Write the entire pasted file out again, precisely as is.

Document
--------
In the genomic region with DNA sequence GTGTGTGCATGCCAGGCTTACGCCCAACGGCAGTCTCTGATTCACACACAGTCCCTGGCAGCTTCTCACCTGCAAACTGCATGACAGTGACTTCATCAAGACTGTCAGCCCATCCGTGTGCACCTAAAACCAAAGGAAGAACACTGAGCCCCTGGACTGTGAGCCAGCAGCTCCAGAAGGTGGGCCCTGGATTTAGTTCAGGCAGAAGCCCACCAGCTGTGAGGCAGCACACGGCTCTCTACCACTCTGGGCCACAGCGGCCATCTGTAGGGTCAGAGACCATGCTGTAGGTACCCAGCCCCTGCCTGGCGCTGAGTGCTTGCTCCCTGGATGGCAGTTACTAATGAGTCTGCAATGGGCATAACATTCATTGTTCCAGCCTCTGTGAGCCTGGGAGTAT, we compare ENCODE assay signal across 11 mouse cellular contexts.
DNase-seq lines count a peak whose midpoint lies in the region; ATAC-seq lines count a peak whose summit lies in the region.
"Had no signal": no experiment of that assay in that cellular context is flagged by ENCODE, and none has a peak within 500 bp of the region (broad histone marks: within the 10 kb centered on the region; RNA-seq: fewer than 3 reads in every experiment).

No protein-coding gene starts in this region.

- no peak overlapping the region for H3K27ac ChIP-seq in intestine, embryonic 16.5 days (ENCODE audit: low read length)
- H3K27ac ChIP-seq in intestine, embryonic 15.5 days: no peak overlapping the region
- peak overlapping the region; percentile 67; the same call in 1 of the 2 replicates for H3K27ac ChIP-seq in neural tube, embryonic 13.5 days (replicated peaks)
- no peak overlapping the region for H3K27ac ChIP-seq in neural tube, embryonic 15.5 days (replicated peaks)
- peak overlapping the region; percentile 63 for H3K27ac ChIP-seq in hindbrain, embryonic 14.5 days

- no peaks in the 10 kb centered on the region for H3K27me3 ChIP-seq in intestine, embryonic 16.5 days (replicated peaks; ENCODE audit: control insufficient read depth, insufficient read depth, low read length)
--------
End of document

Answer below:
In the genomic region with DNA sequence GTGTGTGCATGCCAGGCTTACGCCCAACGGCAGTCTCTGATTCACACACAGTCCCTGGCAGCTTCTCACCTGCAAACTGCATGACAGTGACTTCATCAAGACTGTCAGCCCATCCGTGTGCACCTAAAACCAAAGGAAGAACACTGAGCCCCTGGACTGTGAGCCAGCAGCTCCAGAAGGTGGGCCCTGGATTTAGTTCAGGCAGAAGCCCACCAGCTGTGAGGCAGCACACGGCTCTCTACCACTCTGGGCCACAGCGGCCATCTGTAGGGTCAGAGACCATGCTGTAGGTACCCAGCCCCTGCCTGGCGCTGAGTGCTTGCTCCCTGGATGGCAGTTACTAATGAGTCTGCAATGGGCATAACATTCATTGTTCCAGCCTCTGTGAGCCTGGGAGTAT, we compare ENCODE assay signal across 11 mouse cellular contexts.
DNase-seq lines count a peak whose midpoint lies in the region; ATAC-seq lines count a peak whose summit lies in the region.
"Had no signal": no experiment of that assay in that cellular context is flagged by ENCODE, and none has a peak within 500 bp of the region (broad histone marks: within the 10 kb centered on the region; RNA-seq: fewer than 3 reads in every experiment).

No protein-coding gene starts in this region.

- no peak overlapping the region for H3K27ac ChIP-seq in intestine, embryonic 16.5 days (ENCODE audit: low read length)
- H3K27ac ChIP-seq in intestine, embryonic 15.5 days: no peak overlapping the region
- peak overlapping the region; percentile 67; the same call in 1 of the 2 replicates for H3K27ac ChIP-seq in neural tube, embryonic 13.5 days (replicated peaks)
- no peak overlapping the region for H3K27ac ChIP-seq in neural tube, embryonic 15.5 days (replicated peaks)
- peak overlapping the region; percentile 63 for H3K27ac ChIP-seq in hindbrain, embryonic 14.5 days

- no peaks in the 10 kb centered on the region for H3K27me3 ChIP-seq in intestine, embryonic 16.5 days (replicated peaks; ENCODE audit: control insufficient read depth, insufficient read depth, low read length)